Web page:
We need economic growth, regardless of climate change; and we need to rethink how to respond to climate change while maintaining growth.

I was invited yesterday to talk at a student-led conference on alternative paradigms in economics, part of the movement for Rethinking Economics.  My main subject was Basic Income, but I also had the opportunity in a panel discussion to say things about economic growth and climate change.  Half of that argument concerns growth.  I put the case that, while there is both good and bad development, development had had substantial effects in improving welfare, by tests  such as infant mortality.  Growth matters in three ways: because growth goes hand in hand with development; because large parts of local economies are concerned with primary production, and they need growth to live; and because, as Crosland argued,  it’s not politically possible to redistribute resources in a shrinking economy.

The other half concerns climate change.  I don’t claim to have any special insight into the science, but I think I know something about policy responses, and I think we can state with confidence that the way into a problem is rarely the way out of it.  The argument for ‘mitigation’ – stopping humans from generating climate change –  assumes we can reverse all trends and change all behaviours.  I see no evidence that we can.  What matters is ‘adaptation’.  If, for example, we’re going to need to relocate hundreds of millions of people, we need to start now.  And even if we don’t need to, there’s a message to be drawn from the hundreds of thousands of people currently struggling to move from unliveable environments.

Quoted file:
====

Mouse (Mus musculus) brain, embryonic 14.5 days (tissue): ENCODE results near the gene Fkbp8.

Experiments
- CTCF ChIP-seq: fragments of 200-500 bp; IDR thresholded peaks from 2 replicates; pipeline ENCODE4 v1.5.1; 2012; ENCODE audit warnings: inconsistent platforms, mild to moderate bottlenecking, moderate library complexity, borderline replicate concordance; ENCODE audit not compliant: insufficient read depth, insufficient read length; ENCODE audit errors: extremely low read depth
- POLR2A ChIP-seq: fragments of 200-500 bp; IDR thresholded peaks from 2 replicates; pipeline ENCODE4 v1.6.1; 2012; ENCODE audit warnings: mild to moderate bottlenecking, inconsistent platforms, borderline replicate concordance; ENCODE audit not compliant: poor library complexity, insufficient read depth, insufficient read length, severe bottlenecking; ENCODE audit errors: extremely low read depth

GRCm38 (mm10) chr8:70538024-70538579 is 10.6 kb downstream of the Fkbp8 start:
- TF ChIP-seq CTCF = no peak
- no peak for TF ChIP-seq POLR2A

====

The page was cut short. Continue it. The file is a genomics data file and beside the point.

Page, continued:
2 thoughts on “We need economic growth, regardless of climate change; and we need to rethink how to respond to climate change while maintaining growth.”

  1. I think there is a massive underestimate of the impact of population movements. The common perception is that immigration is driven by ‘people wanting to come here’. I reckon mostly it’s driven by people being forced to move away from an intolerable place which no longer supports a decent life. Most people do not relocate on a whim. Only an adventurous few do that.

    There is a cogent case that says the downfall of the Roman empire was largely predicated on mass migration caused by a temporary climate change caused by a major volcanic eruption which made northern Asiatic/Russian lands inhospitable. Compounded by political corruption at the centre of the Empire in Rome.

    As Mark Twain observed, History does not repeat, but it rhymes.

  2. A key issue is “how much time have we got to adapt before it is too late”/ Humanity is quite adept at adaptation if given sufficient time. However, some of the timescales quoted by climate campaigners for this or that to happen seem unattainable given current lifestyles. For example, we have literally built our lives, homes, businesses etc around the availability of private car transport so any change to that has major implications which have to be thought through. Governments at all levels are still working to “the old rules” in terms of economic planning, physical development etc (my local area is brimming with new housing development which will result in 2-3 cars per household). It is interesting that the Green Party are contesting very few seats at this UK GE and even in the 2021 Holyrood election they are only aiming for 14/16 Regional MSPs. It is a tacit admission that whilst the Green movement wants to have a major influence on mainstream economics and politics, there is no confidence that the public would “vote Green” in large enough numbers to place the environment at the top of the priority list? Selfishly, I am glad that at my age and with no children, dealing with the consequences of all this is going to be for others to resolve as there are no easy options or quick fixes.

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